NATHAN, VENGUESSONE , major landowner and money-lender in 15th-century Provence. In a survey of 1424 Nathan is listed as the largest Jewish landowner in Arles, with property including a house, vineyard, and shop where she sold drapery and crockery. She also owned books in Hebrew and Latin. At her death, she was owed money from debts, claims, and pledges. In her will, notarized in 1436, Venguessone's largest bequests went to her grandsons. (Her son, Isaac, had a great deal of money of his own.) Her unmarried granddaughters received money for their dowries (probably in addition to what their father would contribute) and her married granddaughters received 25 florins for clothing for their first birthing. Venguessone left several charitable legacies, including money for the cemetery, a light for the synagogue, ten florins for the crown of the Torah scroll, and money for dowries for poor brides.
Venguessone's mother, Esther de Caylar, granddaughter of Bonjues Nathan, the patriarch of a prominent Arles family, is known to have represented the Nathan family as a delegate, with one other woman, Regina, at an assembly for the reorganization of a free school for the Arles Jewish community, held from November 8–December 23, 1407.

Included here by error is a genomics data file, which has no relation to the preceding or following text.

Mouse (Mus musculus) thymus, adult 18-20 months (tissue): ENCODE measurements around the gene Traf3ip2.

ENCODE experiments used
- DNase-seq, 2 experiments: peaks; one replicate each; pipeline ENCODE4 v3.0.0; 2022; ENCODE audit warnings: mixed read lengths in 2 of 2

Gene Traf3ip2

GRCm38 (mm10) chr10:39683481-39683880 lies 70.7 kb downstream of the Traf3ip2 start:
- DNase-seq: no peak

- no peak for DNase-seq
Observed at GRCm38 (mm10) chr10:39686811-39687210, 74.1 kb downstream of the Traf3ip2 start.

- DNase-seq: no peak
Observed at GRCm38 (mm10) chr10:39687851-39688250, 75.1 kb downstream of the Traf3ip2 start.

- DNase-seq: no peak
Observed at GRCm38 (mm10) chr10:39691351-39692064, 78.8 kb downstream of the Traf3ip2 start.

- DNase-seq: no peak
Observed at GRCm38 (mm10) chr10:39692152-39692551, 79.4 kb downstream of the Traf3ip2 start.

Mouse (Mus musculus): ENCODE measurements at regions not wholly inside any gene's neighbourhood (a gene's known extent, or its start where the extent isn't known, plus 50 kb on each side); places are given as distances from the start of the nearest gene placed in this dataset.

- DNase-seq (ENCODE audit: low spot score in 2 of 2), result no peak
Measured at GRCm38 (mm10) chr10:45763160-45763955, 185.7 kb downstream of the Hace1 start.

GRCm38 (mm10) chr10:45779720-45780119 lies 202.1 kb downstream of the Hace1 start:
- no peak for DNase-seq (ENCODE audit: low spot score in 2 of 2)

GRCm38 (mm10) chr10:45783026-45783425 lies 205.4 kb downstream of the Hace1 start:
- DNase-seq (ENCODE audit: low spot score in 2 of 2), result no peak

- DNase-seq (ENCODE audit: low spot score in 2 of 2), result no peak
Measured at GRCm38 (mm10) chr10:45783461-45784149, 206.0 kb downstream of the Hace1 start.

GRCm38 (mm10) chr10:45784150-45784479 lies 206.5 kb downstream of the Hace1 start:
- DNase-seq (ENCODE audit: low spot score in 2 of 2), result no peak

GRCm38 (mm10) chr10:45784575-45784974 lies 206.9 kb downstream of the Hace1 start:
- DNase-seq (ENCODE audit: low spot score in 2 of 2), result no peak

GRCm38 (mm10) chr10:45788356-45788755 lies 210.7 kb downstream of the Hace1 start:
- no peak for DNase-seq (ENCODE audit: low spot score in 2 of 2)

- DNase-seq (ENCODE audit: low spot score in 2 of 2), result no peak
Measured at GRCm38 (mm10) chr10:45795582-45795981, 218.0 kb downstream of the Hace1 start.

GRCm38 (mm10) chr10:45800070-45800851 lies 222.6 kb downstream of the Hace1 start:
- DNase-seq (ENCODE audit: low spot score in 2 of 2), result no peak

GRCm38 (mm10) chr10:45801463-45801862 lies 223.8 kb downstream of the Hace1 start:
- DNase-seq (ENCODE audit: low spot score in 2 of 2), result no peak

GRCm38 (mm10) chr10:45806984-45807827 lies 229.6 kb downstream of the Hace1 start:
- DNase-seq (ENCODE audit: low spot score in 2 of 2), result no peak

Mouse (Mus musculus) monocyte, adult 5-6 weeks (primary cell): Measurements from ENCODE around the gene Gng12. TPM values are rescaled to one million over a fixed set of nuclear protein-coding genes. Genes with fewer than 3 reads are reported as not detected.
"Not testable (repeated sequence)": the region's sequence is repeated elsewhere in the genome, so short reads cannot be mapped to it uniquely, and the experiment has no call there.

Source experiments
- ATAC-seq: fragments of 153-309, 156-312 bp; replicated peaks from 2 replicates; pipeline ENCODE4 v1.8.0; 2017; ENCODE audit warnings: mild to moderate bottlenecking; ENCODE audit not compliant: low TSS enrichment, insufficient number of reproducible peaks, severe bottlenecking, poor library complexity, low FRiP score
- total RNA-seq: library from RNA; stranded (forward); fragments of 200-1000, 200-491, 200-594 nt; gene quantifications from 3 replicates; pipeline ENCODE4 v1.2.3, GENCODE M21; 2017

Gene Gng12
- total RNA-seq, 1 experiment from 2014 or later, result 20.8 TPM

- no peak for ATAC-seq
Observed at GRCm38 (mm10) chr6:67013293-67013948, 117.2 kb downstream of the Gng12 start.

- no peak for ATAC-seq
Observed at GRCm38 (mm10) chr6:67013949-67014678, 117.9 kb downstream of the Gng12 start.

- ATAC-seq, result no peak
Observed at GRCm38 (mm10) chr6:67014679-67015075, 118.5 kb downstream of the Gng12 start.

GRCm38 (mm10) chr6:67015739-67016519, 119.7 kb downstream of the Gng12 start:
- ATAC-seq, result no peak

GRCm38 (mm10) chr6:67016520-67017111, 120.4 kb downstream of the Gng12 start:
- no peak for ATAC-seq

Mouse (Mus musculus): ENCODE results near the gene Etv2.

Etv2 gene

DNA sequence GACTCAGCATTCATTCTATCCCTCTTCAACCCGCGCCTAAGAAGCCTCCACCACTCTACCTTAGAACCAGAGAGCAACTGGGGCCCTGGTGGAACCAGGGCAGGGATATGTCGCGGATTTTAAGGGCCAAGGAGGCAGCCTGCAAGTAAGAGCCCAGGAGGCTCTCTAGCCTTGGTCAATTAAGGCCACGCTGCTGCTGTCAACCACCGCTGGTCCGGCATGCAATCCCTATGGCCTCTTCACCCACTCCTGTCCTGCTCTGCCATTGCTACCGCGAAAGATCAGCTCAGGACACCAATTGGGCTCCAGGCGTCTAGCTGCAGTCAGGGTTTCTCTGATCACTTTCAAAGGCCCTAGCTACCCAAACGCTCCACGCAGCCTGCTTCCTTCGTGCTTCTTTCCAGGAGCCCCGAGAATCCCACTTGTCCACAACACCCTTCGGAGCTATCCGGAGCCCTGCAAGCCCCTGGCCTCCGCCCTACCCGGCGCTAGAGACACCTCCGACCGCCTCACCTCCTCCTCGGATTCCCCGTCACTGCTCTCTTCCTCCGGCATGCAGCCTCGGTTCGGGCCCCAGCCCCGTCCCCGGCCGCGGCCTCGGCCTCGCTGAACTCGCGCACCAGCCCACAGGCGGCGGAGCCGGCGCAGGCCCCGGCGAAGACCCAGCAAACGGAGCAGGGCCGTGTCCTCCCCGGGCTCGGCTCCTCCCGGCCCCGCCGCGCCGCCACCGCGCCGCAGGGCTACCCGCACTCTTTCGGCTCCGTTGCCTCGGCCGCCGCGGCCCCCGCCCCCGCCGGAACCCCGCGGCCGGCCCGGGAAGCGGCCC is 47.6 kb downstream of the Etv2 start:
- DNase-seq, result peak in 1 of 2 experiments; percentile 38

P. Hildenfinger, "Documents relatifs aux Juifs d'Arles," in: Revue des études juives 42 (1900), 87; D. Iancu-Agou, "Une vente de livres hébreux à Arles en 1434: Tableau de l'élite juive Arlesienne au mileu du xve siècle," in: Revue des études juives 146 (1987), 5–62; L. Stouff, "Isaac Nathan et les siens. Une famille juive d'Arles des xive et xve siècles," in: Provence Historique 37:150 (1987), 499–12; E. Taitz, S. Henry, and C. Tallan, "Nathan, Venguessone," in: The jps Guide to Jewish Women, 600 b.c.e.–1900 c.e. (2003), 82; idem, "Esther de Caylar," ibid., 79.
[Cheryl Tallan (2nd ed.)]